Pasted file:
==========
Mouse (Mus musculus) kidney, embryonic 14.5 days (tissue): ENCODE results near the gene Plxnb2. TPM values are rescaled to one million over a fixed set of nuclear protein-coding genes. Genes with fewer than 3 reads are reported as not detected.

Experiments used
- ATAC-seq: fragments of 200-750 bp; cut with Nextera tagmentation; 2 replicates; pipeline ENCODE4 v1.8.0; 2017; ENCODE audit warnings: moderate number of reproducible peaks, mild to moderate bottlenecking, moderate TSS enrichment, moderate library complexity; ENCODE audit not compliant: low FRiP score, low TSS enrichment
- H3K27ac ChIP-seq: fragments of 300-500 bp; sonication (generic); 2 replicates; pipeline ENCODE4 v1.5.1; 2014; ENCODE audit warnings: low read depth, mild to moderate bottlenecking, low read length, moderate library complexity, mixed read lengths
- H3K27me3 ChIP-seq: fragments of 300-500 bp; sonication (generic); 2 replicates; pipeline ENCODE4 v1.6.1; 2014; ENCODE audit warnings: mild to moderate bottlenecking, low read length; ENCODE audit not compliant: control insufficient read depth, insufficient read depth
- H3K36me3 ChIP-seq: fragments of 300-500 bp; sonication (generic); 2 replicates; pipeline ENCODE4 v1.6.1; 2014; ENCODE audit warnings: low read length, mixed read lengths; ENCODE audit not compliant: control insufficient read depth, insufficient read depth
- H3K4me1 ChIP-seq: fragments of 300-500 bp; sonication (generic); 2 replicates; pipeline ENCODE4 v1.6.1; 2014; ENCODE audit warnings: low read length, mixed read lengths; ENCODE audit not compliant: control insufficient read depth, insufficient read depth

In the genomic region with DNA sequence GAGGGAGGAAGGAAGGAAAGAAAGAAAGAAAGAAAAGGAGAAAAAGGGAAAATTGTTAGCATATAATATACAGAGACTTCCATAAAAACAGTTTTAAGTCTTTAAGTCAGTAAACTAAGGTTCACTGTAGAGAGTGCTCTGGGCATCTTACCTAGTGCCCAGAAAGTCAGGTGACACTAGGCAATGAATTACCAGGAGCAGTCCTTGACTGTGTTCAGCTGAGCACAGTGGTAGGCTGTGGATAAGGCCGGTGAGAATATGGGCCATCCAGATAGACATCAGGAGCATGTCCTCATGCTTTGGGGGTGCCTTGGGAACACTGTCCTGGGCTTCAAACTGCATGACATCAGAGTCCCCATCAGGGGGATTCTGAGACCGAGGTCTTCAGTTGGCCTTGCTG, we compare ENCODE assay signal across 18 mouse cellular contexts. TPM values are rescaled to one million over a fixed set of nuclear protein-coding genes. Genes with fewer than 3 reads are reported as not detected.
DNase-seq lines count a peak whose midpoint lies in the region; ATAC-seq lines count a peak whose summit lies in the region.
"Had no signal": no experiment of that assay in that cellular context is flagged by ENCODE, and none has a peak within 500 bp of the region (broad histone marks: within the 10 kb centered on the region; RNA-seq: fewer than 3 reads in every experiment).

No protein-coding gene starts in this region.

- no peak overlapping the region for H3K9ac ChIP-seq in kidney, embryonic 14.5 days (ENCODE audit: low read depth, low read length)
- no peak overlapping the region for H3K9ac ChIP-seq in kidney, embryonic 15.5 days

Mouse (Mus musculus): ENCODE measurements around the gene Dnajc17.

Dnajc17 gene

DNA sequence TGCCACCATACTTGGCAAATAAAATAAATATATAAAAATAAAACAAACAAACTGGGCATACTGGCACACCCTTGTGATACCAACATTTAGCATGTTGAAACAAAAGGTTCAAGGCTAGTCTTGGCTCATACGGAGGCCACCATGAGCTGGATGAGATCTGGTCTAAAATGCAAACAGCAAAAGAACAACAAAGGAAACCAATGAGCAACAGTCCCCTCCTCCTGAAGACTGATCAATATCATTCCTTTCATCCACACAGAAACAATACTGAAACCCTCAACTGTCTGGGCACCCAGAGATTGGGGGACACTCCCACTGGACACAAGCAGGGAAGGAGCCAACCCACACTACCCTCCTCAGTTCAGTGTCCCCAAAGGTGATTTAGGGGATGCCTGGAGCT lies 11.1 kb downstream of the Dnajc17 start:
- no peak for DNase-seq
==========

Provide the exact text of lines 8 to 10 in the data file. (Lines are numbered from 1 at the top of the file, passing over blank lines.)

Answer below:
In the genomic region with DNA sequence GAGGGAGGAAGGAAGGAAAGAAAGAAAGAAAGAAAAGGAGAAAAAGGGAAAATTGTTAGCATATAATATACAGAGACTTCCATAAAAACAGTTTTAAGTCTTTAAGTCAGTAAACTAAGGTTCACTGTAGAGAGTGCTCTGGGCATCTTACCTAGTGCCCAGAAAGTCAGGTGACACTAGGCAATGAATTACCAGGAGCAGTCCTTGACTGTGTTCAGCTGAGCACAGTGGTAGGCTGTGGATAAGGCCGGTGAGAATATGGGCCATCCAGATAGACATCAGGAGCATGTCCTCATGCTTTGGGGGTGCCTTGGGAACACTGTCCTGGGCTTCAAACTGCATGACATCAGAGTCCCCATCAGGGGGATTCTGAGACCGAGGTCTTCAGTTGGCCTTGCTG, we compare ENCODE assay signal across 18 mouse cellular contexts. TPM values are rescaled to one million over a fixed set of nuclear protein-coding genes. Genes with fewer than 3 reads are reported as not detected.
DNase-seq lines count a peak whose midpoint lies in the region; ATAC-seq lines count a peak whose summit lies in the region.
"Had no signal": no experiment of that assay in that cellular context is flagged by ENCODE, and none has a peak within 500 bp of the region (broad histone marks: within the 10 kb centered on the region; RNA-seq: fewer than 3 reads in every experiment).